Free Old School RPG: Monsters and Mazes
Sometime in the late 1980s or early 1990s, John Garwood wrote a small roleplaying game called Monsters & Mazes. It was published as a text file designed to be printed on a printer — complete with “end of page” codes to break the file into its proper pages. Some mistook the game as a parody, but it actually plays quite well as an “old-school” RPG. Here is the description of how to play from the rules:
First thing read booklet. Second make characters (one for each “player”). Third have GM construct maze. Fourth “stock” maze. Fifth play.
Playing in this game means the GM describes the environment the characters are in or can see. In turn the characters ask questions,move,perform actions, fight monsters,collect treasure, and most of all have fun. Then the process repeats itself over and over till the Maze or “Adventure” is finished.
In construction of maze sertain tables may have a general skill modifier placed on roll done on that table. There is four”skill levels” that are suggested they are Beginner, Novice, Expert, and Difficult.
Those tables with a preceeding @ sign may be decreased and those tables with a preceeding ! may be increased.Beginner........No modifier 0
Results that go off the table use the lowest or highest accordingly.
Using “miniatures” adds a lot of fun to the game. You can use a chessboard or vinyl mats for the grid. The GM simply redraws or exposes that portion of the maze that the characters can see or are in on the playing board. In combat place the monsters strategically and place the characters at the point where the characters first “see” the monster/s. Commence movement as each square = 10′ so the movement rolls = number of squares the participants can move. Example if Goerge the fighter rolls a 6 then Goerge moves 6 squares (60′) and may attack. You may use the rule that no 2 characters can occupy the same square at once and fight or cast.
There were 11 classes (Wizard, Conjurer, Magician, Ranger, Fighter, Martial Artist, Robber, Knight, Paladin, Cleric, and Holyman) and you could roll 2d6 to determine your class (with Fighter, Martial Artists, and Robbers the most common rolls) Class were distinguished by armor and weapons they could use and some special abilities. Spells were described in one line each. For example:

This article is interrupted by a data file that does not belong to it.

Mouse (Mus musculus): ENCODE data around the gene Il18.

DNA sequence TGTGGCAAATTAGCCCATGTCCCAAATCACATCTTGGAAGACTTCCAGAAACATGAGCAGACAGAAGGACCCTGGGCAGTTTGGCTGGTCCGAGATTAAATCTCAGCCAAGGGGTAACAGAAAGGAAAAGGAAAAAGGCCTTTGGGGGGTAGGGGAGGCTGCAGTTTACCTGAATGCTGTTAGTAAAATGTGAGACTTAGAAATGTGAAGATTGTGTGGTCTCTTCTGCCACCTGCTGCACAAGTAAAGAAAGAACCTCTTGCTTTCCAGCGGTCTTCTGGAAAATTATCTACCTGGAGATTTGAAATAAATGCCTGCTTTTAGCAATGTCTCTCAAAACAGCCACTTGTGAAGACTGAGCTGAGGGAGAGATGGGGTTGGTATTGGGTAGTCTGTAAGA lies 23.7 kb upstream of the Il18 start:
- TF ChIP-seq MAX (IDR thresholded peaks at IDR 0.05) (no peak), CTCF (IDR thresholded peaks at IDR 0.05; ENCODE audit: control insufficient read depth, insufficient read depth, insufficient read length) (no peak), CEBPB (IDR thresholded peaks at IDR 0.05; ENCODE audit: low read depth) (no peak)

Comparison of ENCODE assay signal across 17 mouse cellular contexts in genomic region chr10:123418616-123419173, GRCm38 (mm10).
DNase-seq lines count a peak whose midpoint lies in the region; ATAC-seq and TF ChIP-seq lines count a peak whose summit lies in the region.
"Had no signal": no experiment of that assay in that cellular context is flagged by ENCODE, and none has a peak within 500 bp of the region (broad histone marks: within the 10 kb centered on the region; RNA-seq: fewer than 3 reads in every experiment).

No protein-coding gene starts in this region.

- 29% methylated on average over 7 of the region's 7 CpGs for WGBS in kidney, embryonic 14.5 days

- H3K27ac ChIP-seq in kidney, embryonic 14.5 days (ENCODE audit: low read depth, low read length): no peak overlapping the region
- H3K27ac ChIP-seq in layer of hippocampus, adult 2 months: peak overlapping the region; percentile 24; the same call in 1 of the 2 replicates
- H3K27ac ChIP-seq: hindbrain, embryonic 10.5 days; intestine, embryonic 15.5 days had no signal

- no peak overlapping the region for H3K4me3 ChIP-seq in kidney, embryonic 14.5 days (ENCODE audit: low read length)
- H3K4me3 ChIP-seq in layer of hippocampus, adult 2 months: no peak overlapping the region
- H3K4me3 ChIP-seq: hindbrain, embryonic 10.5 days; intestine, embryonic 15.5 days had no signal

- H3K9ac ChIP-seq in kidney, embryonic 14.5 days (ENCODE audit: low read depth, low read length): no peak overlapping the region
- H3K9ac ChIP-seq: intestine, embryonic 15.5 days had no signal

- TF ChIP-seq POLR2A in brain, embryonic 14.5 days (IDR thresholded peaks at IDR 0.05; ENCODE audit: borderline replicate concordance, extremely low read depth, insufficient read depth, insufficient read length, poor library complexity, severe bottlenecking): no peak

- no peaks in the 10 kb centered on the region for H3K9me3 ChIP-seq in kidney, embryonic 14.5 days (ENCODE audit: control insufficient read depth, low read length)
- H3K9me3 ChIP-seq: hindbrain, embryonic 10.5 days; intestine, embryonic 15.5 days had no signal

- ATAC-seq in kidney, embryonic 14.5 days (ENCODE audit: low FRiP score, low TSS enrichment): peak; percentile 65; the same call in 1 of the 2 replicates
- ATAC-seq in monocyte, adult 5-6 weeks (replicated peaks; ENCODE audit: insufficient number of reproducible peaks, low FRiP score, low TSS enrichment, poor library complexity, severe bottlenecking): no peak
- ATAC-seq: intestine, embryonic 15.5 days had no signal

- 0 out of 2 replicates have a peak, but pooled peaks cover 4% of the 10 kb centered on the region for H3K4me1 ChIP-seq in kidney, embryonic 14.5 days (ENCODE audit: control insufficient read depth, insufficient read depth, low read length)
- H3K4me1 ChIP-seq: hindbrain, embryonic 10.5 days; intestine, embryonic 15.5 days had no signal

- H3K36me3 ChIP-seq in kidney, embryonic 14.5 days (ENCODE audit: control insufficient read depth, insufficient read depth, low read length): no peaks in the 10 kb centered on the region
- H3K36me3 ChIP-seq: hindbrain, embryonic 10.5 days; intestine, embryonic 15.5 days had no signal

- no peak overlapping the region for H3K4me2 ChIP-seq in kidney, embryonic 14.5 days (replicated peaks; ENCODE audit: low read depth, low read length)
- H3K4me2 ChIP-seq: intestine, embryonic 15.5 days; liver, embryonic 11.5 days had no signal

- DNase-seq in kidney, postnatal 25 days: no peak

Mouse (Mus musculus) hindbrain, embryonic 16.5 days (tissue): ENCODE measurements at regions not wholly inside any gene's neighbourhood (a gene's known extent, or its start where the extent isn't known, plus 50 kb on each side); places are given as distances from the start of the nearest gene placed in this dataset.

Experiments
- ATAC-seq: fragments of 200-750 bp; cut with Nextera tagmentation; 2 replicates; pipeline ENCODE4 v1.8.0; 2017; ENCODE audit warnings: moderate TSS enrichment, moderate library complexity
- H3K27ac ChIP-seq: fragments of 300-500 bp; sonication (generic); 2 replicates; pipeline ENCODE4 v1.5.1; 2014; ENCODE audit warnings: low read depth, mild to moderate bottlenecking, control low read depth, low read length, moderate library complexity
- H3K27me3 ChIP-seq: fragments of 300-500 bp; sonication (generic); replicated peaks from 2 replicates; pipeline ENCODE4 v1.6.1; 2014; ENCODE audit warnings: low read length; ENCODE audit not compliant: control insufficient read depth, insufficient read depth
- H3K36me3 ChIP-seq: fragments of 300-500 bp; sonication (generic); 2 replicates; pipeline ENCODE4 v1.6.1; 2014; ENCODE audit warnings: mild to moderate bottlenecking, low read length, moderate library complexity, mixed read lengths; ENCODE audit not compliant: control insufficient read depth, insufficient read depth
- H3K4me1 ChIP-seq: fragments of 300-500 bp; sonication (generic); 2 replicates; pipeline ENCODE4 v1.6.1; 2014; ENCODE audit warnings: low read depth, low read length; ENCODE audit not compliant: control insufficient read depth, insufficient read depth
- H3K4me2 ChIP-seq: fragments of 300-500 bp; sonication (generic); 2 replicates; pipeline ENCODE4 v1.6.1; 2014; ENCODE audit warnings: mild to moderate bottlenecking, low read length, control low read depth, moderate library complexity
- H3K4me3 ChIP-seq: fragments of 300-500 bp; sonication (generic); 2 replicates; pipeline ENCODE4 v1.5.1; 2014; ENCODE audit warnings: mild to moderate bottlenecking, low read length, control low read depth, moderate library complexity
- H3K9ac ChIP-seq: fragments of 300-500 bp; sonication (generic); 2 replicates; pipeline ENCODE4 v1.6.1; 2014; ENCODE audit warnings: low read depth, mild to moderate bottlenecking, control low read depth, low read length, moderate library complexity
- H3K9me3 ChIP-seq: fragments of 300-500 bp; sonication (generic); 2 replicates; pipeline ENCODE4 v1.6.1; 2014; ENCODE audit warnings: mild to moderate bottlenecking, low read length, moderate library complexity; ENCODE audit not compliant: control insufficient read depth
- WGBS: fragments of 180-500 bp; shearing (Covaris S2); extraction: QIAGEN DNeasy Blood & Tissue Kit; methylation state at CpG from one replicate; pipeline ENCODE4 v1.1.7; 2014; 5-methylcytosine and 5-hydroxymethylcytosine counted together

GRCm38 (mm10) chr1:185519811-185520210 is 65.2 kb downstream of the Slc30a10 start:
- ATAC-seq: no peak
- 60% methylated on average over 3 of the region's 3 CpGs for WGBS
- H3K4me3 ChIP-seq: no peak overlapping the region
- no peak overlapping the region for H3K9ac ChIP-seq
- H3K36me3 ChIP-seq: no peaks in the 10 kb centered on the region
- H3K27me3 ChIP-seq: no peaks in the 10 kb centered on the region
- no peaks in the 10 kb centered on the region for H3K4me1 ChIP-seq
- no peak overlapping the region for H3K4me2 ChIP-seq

Spell Dice Durat. Effect Description
Fireball 4d6 inst. 30'r Exploding ball of flame
Ice Storm 4d6 inst. 50'con Cone of ice shards
Lightning Bolt 5d6 inst. 50'lin Bolt of electricity that bounces
*Mr. Sandman n/a 3d6 rnd 30'con Puts all within asleep
Advancement was very fast, but each level only gave the character one new ability of the player’s choice: a new spell, a new hit die, a better save, more ability with a given spell, etc. What advances were possible varied by class.
Combat was simple and abstract — a hit and parry system. No minis were really needed. Critical hits and fumbles were included.
Monsters were simple and like spells were described in one line (although a special abilities list was needed). Here are some examples:
TYPE TH/IH HP # ACTS TREA # app. DAMAGE/OTHER
Skeleton 8/6 2d6 1 n 2d6-1 wep/1d6
Werewolf 5/6 6d6 6 y 1d3* 2Cl 4d6,Bi 3d6
Zombie 7/5 2d6+2 1 y 1d6+2 wep/1d6+1,Dis.
TH was the “to hit” roll (on 2d6). IH was the “is hit?” (aka parry/defend) roll.
Treasure tables, random dungeon generation tables, and a character sheet rounded out this little game. A complete old school RPG in about 20 pages of ascii text. It is actually quite good and fun to play. If you’d like a copy, you can download it from the following link.
Download Monsters & Mazes (60K Text File)
Gates & Glamours RSS Feed
Latest posts by Randall Stukey (see all)
- Welcome to Gates & Glamours - January 20, 2019
- Playing Dungeons & Dragons as a Test ofArtificial Intelligence? - April 9, 2018
- Perhaps Really Huge Dungeons Aren’t “Unrealistic” After All - March 29, 2018